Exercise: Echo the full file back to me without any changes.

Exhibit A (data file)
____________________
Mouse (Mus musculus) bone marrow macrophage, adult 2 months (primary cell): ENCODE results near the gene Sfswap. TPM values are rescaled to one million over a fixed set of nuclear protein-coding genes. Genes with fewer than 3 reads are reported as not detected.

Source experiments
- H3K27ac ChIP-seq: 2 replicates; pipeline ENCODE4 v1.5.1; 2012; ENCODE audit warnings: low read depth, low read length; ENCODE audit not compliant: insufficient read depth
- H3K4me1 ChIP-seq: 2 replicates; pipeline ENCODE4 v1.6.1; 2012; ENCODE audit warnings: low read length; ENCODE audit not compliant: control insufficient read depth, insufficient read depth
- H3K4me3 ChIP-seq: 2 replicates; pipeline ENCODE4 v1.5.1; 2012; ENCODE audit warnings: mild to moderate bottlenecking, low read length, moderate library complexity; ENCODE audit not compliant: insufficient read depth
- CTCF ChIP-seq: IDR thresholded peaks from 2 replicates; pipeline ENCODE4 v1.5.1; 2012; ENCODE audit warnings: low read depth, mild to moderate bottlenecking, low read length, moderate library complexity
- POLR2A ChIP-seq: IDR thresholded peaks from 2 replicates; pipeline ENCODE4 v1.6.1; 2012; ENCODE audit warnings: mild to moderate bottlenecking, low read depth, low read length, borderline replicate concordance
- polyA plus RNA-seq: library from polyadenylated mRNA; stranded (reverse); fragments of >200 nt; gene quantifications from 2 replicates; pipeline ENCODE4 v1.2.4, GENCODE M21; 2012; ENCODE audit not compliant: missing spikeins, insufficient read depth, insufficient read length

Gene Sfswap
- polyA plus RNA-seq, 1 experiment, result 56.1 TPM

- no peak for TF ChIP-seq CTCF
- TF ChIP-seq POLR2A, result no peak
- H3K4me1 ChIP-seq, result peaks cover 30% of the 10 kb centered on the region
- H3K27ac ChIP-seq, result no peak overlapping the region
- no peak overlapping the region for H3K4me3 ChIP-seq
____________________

Mouse (Mus musculus) bone marrow macrophage, adult 2 months (primary cell): ENCODE results near the gene Sfswap. TPM values are rescaled to one million over a fixed set of nuclear protein-coding genes. Genes with fewer than 3 reads are reported as not detected.

Source experiments
- H3K27ac ChIP-seq: 2 replicates; pipeline ENCODE4 v1.5.1; 2012; ENCODE audit warnings: low read depth, low read length; ENCODE audit not compliant: insufficient read depth
- H3K4me1 ChIP-seq: 2 replicates; pipeline ENCODE4 v1.6.1; 2012; ENCODE audit warnings: low read length; ENCODE audit not compliant: control insufficient read depth, insufficient read depth
- H3K4me3 ChIP-seq: 2 replicates; pipeline ENCODE4 v1.5.1; 2012; ENCODE audit warnings: mild to moderate bottlenecking, low read length, moderate library complexity; ENCODE audit not compliant: insufficient read depth
- CTCF ChIP-seq: IDR thresholded peaks from 2 replicates; pipeline ENCODE4 v1.5.1; 2012; ENCODE audit warnings: low read depth, mild to moderate bottlenecking, low read length, moderate library complexity
- POLR2A ChIP-seq: IDR thresholded peaks from 2 replicates; pipeline ENCODE4 v1.6.1; 2012; ENCODE audit warnings: mild to moderate bottlenecking, low read depth, low read length, borderline replicate concordance
- polyA plus RNA-seq: library from polyadenylated mRNA; stranded (reverse); fragments of >200 nt; gene quantifications from 2 replicates; pipeline ENCODE4 v1.2.4, GENCODE M21; 2012; ENCODE audit not compliant: missing spikeins, insufficient read depth, insufficient read length

Gene Sfswap
- polyA plus RNA-seq, 1 experiment, result 56.1 TPM

- no peak for TF ChIP-seq CTCF
- TF ChIP-seq POLR2A, result no peak
- H3K4me1 ChIP-seq, result peaks cover 30% of the 10 kb centered on the region
- H3K27ac ChIP-seq, result no peak overlapping the region
- no peak overlapping the region for H3K4me3 ChIP-seq